When calcium citrate is taken with aluminum containing antacids, the amount of aluminum absorbed into the blood stream may be increased significantly. This is a particular problem for people with kidney disease in whom the aluminum levels may become toxic. In addition, aluminum-containing antacids may increase the loss of calcium in the urine.

            Blood Pressure Medications
            Taking calcium with a beta-blocker (such as atenolol), a group of medications used for the treatment of high blood pressure or heart disorders, may interfere with blood levels of both the calcium and the beta-blocker. Study results are conflicting, however. Until more is known, individuals taking atenolol, or another beta blocker, should have their blood pressure checked before and after adding calcium supplements or calcium containing antacids to their medication regimen.

            Similarly, it has been reported that calcium may reverse the therapeutic effects as well as the side effects of calcium channel blockers (such as verapamil) often prescribed for the treatment of high blood pressure. These study results are also controversial. People taking verapamil or another calcium channel blocker along with calcium supplements should likely have their blood pressure checked regularly.

            Cholesterol-lowering Medications
            A class of medications known as bile acid sequestrants (including cholestyramine, colestipol, and colesevelam), used to treat high cholesterol, may interfere with normal calcium absorption and increase the loss of calcium in the urine. Supplementation, therefore, with calcium and vitamin D may be recommended by your healthcare provider.

            Corticosteroids
            Corticosteroid medications reduce the absorption of calcium, thereby increasing the risk for bone loss and osteoporosis over time. This is of particular concern for anyone who is maintained on long-term steroids.

            Digoxin
            High levels of calcium may increase the likelihood of a toxic reaction to digoxin, a medication used to treat irregular heart rhythms. On the other hand, low levels of calcium cause this medication to be ineffective. People who are taking digoxin should have calcium levels monitored in the blood closely.

            Diuretics
            Two different classes of diuretics interact with calcium in opposite ways—thiazide diuretics such as hydrochlorothiazide can raise calcium levels in the blood, while loop diuretics, such as furosemide and bumetanide, can decrease calcium levels. In addition, amiloride, a potassium-sparing diuretic, may decrease the amount of calcium excreted in the urine (and subsequently increase calcium levels in the blood), especially in people with kidney stones.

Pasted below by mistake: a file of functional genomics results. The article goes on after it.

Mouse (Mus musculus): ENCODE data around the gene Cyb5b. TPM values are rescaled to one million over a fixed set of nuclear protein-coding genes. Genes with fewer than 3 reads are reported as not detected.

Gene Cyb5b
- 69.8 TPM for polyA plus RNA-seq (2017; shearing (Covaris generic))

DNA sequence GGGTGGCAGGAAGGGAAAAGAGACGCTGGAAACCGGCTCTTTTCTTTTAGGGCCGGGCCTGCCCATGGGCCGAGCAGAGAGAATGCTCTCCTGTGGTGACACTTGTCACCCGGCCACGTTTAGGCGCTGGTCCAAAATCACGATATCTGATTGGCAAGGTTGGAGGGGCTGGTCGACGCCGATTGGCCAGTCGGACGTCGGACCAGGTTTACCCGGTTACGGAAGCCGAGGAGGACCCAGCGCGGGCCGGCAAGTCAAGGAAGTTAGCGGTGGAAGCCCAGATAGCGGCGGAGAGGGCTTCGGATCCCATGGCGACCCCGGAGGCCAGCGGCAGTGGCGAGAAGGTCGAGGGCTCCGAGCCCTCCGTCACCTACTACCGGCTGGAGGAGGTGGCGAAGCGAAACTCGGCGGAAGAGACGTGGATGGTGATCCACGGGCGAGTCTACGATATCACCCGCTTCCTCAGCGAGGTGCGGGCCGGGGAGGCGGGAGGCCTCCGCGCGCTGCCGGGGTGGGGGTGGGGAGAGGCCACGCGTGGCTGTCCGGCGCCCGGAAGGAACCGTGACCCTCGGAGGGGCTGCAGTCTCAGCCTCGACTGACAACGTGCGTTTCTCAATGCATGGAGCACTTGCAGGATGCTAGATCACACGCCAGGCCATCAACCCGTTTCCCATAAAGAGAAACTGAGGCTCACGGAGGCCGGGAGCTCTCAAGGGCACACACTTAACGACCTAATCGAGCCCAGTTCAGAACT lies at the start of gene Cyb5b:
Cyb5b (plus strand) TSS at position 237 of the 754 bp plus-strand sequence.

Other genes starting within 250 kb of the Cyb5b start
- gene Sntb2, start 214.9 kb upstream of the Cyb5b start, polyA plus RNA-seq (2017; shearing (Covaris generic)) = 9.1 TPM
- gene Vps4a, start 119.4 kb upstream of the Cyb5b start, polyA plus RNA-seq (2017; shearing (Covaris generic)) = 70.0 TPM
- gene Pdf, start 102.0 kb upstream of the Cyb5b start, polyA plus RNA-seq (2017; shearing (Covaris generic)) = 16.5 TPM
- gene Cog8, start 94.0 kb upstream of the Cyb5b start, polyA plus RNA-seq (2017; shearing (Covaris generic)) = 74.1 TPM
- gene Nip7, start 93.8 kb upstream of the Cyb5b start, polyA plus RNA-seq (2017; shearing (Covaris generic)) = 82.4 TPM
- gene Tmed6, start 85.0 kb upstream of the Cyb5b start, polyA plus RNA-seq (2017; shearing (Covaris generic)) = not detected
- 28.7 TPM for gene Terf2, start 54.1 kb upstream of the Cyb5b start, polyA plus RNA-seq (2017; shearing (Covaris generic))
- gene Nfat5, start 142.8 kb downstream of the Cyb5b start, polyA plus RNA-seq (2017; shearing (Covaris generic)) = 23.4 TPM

Estrogens
            Estrogens may contribute to an overall increase in calcium blood levels. Taking calcium supplements together with estrogens improves gain in bone density significantly.

            Gentamicin
            Taking calcium during treatment with the antibiotic gentamicin may increase the potential for toxic effects on the kidneys.

            Metformin
            Metformin, a medication used to treat type 2 diabetes, can deplete levels of vitamin B12. Some early evidence suggests that calcium supplements may prevent or eliminate this negative effect of metformin. More research is needed.

            Antibiotics, Quinolones
            Calcium can interfere with the body's ability to absorb quinolone antibiotics (such as ciprofloxacin, levofloxacin, norfloxacin, and ofloxacin). If taking calcium containing supplements or antacids, therefore, you should take them two to four hours before or after taking quinolone antibiotics.

            Seizure Medications
            Low levels of calcium have been reported with high doses of seizure medications, such as phenytoin, which may decrease calcium absorption. Some physicians recommend vitamin D along with anti-seizure drugs to try to prevent the development of low calcium levels.

            Tetracyclines
            Calcium can interfere with the body's ability to absorb tetracycline medications (including doxycycline, minocycline, and tetracycline) and, therefore, diminish their effectiveness. Calcium containing supplements and antacids should be taken at least two hours before or after taking these drugs.